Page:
There are probably just as many sources of sexism that have been documented and analyzed elsewhere (Friedan, 1963: 107). The most popular sources of sexism that seem to increase in old age are humor and language. Negative jokes about women of all ages are common. However, jokes about old women seem to be relatively more frequent and more negative than those about younger women (Palmore, 1990:53). As any student of racism or sexism knows, negative humor is one of the most common and effective ways to perpetuate negative stereotypes about a minority group.
One reason negative humor about a group is so common and effective is that it is passed off as “just a joke” or “harmless humor. ” In fact, negative humor is rarely harmless and is especially insidious because its viciousness is masked by its overt “funniness. ” Thus the age-concealment jokes reinforce the stereotype that all older women are ashamed of their age, while older men are not. It may well be that somewhat more old women are ashamed of their age than are old men (because of the “double standard of aging”), but that is beside the point.
Similarly, the status of old maid is generally considered more negative than that of old bachelor, but that too is beside the point. The point is that such negative humor reinforces prejudice against older women. One of the most subtle but pervasive influences of culture on our attitudes is our language: the words we use to identify or describe a person or group; the derivations, definitions, and connotations of the words; their synonyms and antonyms; and the context in which they are used. Our language often supports ageism in all of these ways (Palmore, 1990:57).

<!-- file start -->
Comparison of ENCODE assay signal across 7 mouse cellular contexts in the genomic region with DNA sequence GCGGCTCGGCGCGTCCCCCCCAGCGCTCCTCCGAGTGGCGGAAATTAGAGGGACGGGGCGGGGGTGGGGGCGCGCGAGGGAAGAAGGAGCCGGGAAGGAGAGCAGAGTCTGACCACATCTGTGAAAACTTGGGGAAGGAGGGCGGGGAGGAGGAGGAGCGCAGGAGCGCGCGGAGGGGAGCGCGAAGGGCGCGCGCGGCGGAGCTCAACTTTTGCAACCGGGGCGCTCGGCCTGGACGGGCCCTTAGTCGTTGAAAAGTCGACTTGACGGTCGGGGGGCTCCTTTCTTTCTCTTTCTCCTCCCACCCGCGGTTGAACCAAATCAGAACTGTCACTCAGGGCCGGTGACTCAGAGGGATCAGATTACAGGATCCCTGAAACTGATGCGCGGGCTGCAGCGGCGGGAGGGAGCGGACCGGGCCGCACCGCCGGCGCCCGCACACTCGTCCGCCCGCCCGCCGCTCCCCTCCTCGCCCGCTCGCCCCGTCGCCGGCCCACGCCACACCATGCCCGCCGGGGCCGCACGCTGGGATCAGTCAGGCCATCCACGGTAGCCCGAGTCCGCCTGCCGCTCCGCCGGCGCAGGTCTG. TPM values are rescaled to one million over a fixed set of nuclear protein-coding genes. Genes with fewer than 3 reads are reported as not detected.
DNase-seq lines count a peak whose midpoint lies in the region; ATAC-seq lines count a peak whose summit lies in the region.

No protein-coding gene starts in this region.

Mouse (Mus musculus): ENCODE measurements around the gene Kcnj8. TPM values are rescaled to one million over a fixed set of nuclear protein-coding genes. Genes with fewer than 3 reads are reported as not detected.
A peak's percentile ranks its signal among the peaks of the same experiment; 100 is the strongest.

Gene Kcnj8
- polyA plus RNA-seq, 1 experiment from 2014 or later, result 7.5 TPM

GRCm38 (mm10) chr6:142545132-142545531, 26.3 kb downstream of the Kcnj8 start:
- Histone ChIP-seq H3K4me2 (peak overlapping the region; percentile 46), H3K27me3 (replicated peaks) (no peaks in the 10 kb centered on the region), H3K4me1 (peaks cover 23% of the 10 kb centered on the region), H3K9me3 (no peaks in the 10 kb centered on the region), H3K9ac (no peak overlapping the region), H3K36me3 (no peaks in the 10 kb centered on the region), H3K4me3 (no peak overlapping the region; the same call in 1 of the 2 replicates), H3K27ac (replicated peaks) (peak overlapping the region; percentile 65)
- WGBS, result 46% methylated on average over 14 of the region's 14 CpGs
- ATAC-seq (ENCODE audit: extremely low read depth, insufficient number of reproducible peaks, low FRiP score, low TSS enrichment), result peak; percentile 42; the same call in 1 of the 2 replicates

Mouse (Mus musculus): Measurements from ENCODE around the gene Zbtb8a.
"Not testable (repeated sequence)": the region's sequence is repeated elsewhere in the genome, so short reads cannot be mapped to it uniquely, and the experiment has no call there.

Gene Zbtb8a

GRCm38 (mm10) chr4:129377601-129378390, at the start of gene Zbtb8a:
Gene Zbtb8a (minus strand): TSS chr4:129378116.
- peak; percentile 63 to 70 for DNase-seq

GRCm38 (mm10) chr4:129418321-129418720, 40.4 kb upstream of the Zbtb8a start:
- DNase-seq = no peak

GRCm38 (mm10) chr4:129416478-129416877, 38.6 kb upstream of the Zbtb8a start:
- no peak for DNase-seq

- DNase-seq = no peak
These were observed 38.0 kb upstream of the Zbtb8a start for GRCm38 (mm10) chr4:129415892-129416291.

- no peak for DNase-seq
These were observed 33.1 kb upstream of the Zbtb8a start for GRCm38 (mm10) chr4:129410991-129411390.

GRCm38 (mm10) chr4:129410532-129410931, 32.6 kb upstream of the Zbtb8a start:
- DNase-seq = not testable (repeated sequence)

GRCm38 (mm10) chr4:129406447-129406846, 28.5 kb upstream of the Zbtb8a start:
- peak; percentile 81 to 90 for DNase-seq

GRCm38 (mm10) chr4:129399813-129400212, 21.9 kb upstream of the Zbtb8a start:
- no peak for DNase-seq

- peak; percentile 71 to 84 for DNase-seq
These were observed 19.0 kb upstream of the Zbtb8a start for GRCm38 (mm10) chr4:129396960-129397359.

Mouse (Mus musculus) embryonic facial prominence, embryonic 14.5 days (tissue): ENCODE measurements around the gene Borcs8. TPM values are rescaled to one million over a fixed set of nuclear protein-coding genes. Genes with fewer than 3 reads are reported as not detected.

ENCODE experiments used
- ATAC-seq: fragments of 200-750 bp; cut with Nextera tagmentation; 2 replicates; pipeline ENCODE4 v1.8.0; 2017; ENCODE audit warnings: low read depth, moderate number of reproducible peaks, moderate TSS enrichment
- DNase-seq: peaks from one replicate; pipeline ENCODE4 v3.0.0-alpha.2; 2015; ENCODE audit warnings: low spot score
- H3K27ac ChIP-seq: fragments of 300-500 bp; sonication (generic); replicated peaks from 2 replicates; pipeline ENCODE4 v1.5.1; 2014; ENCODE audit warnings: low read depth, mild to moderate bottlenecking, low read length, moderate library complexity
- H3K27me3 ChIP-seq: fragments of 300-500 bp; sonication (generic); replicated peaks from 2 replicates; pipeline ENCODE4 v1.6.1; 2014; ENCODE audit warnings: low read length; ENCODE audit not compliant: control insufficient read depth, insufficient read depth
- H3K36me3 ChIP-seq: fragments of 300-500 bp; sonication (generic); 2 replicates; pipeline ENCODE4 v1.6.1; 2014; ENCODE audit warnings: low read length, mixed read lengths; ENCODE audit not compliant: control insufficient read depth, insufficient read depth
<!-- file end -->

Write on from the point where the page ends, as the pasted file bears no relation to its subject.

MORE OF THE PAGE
In addition, two analyses of words for elders have found that many of them also reflect sexism. Covey (1998) found that terms for old women have a much longer history of negative connotations than those for old men, because women not only faced a long history of ageism, but also sexism and religious persecution (as in witch hunts) (Covey, 1998:291). How can this malevolent combination of sexism and ageism be combatted? In general, most of the strategies that have been successful in reducing racism and sexism in general could be used to reduce the combination of sexism and ageism.
Individuals can take the following actions to reduce prejudice and discrimination against older women: 1. Inform yourself so you have the facts to combat the misconceptions and stereotypes. 2. Examine your own attitudes and actions and try to eliminate those that reflect sexism and ageism. 3. Inform your relatives, friends, and colleagues about the facts, especially when some prejudice is expressed or implied. 4. Do not tell ageist or sexist jokes and refuse to laugh when you hear one. (Try converting the joke to an age- and sex-neutral joke by not specifying age or sex.
) References Atchley R. 2001. Social forces and aging. Belmont, CA: Wadsworth. Covey H. 1998. “Historical terminology used to represent older people”. Gerontologist, 28. Friedan B. 1963. The feminine mystique. New York: Norton. Levin J. , & Levin W. 2000. Ageism: Prejudice and discrimination against the elderly. Belmont, CA: Wadsworth. Palmore E. 1990. Ageism: Negative and positive. New York: Springer. Schick F. (Ed. ) 2006. Statistical handbook on aging Americans. Phoenix, AZ: Oryx Press. Sontag S. 1972. “The double standard of aging”. Saturday Review, 55 (39).